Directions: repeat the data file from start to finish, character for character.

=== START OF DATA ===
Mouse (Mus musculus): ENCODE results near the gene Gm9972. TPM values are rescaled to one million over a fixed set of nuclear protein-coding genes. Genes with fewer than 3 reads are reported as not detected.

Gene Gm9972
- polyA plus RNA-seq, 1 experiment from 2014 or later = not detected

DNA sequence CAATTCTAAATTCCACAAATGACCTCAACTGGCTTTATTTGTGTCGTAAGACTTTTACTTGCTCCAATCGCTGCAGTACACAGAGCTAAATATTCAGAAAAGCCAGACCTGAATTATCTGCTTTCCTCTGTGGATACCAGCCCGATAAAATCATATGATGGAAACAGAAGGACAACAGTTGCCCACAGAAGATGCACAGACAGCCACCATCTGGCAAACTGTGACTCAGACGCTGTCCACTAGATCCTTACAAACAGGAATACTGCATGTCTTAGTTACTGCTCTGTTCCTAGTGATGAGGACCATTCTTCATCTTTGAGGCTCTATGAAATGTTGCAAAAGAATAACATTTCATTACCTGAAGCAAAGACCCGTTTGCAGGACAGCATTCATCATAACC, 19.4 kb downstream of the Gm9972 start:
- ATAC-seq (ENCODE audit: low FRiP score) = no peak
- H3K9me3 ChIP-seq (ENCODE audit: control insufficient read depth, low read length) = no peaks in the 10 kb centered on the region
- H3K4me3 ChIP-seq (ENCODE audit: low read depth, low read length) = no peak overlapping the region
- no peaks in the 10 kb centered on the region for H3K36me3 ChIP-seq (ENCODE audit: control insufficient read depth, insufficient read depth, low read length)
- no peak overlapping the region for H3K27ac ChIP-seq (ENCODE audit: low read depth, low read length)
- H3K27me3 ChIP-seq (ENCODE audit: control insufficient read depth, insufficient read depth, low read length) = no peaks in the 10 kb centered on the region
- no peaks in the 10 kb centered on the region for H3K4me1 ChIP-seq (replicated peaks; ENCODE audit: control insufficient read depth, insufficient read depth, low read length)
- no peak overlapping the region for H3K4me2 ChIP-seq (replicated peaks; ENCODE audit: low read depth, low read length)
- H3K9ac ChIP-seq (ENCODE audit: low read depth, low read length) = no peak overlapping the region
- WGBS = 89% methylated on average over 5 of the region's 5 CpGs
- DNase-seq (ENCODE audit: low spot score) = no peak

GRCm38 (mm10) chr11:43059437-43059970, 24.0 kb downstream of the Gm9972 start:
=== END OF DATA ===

Mouse (Mus musculus): ENCODE results near the gene Gm9972. TPM values are rescaled to one million over a fixed set of nuclear protein-coding genes. Genes with fewer than 3 reads are reported as not detected.

Gene Gm9972
- polyA plus RNA-seq, 1 experiment from 2014 or later = not detected

DNA sequence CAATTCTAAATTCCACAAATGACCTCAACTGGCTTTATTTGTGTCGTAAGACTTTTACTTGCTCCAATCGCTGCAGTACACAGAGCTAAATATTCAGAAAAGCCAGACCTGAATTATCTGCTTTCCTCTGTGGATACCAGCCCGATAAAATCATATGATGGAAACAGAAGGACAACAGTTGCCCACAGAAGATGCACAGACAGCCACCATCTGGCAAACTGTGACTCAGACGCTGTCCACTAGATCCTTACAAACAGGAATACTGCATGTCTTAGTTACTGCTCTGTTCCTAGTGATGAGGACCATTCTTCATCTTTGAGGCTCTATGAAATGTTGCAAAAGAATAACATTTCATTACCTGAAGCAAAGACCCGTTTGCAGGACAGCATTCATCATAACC, 19.4 kb downstream of the Gm9972 start:
- ATAC-seq (ENCODE audit: low FRiP score) = no peak
- H3K9me3 ChIP-seq (ENCODE audit: control insufficient read depth, low read length) = no peaks in the 10 kb centered on the region
- H3K4me3 ChIP-seq (ENCODE audit: low read depth, low read length) = no peak overlapping the region
- no peaks in the 10 kb centered on the region for H3K36me3 ChIP-seq (ENCODE audit: control insufficient read depth, insufficient read depth, low read length)
- no peak overlapping the region for H3K27ac ChIP-seq (ENCODE audit: low read depth, low read length)
- H3K27me3 ChIP-seq (ENCODE audit: control insufficient read depth, insufficient read depth, low read length) = no peaks in the 10 kb centered on the region
- no peaks in the 10 kb centered on the region for H3K4me1 ChIP-seq (replicated peaks; ENCODE audit: control insufficient read depth, insufficient read depth, low read length)
- no peak overlapping the region for H3K4me2 ChIP-seq (replicated peaks; ENCODE audit: low read depth, low read length)
- H3K9ac ChIP-seq (ENCODE audit: low read depth, low read length) = no peak overlapping the region
- WGBS = 89% methylated on average over 5 of the region's 5 CpGs
- DNase-seq (ENCODE audit: low spot score) = no peak

GRCm38 (mm10) chr11:43059437-43059970, 24.0 kb downstream of the Gm9972 start: